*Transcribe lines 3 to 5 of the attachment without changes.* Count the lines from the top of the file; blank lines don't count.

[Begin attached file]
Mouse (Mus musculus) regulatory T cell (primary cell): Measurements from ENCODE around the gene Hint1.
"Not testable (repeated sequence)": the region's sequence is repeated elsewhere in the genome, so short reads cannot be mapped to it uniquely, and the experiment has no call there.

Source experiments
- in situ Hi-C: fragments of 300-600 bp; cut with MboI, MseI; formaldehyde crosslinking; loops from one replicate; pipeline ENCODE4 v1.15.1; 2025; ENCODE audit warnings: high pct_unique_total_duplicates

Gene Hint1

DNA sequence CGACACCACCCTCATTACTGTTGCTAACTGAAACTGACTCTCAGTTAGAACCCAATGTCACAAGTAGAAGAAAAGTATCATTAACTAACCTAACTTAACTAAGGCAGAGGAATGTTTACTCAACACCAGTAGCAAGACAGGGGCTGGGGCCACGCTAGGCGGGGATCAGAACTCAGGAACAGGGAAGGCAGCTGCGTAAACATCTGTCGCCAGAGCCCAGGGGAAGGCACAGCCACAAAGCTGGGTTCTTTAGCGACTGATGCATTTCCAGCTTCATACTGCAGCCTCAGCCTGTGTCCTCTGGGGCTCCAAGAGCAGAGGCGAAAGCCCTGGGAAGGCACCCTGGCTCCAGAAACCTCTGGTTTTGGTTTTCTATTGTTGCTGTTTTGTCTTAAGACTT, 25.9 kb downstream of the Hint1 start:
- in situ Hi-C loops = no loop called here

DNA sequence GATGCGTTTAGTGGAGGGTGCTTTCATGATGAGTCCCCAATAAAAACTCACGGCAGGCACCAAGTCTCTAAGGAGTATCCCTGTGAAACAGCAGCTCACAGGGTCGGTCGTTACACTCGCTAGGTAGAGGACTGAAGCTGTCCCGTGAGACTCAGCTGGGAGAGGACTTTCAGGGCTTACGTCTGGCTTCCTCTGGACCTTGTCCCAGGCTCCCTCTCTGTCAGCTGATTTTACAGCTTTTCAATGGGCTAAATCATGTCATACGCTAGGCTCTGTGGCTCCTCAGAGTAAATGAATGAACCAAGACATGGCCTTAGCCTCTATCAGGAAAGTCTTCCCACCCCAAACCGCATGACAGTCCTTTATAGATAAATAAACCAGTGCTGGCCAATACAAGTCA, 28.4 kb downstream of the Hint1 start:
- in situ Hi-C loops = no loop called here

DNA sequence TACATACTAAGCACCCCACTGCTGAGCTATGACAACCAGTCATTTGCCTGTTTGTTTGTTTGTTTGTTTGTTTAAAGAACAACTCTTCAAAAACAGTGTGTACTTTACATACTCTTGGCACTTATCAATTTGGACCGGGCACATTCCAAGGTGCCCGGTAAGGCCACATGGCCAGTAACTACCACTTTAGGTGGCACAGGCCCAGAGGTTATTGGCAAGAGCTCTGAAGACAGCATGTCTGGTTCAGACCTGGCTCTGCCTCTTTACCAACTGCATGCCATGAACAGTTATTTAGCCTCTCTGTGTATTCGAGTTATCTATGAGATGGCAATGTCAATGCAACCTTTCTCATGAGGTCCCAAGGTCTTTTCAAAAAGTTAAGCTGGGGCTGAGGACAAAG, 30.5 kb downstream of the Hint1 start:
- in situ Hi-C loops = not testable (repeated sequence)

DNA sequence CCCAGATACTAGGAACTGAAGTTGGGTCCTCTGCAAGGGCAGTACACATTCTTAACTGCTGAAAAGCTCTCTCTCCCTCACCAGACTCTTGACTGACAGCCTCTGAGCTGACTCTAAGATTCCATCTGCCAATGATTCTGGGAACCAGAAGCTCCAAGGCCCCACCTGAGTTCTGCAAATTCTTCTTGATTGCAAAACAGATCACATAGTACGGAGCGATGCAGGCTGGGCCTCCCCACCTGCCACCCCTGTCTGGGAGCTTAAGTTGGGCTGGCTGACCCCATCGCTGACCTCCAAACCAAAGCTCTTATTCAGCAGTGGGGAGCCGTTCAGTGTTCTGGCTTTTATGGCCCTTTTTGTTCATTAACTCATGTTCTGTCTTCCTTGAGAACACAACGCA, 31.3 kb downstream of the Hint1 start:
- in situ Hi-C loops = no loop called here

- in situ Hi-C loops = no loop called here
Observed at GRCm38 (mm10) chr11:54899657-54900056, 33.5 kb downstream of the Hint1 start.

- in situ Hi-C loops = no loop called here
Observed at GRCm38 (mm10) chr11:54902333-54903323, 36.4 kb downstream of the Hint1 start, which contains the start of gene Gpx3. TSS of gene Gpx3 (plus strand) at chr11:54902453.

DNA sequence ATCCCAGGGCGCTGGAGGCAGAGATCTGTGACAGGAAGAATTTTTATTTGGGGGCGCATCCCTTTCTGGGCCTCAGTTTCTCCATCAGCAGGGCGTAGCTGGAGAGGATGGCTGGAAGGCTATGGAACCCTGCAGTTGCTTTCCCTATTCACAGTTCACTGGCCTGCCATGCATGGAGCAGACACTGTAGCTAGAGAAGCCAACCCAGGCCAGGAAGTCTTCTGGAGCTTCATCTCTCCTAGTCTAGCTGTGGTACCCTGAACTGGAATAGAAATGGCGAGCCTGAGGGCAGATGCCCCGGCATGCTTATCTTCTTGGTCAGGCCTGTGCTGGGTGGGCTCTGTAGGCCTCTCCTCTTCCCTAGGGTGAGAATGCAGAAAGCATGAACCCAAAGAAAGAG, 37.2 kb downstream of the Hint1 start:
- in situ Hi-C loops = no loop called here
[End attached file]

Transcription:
Source experiments
- in situ Hi-C: fragments of 300-600 bp; cut with MboI, MseI; formaldehyde crosslinking; loops from one replicate; pipeline ENCODE4 v1.15.1; 2025; ENCODE audit warnings: high pct_unique_total_duplicates

Gene Hint1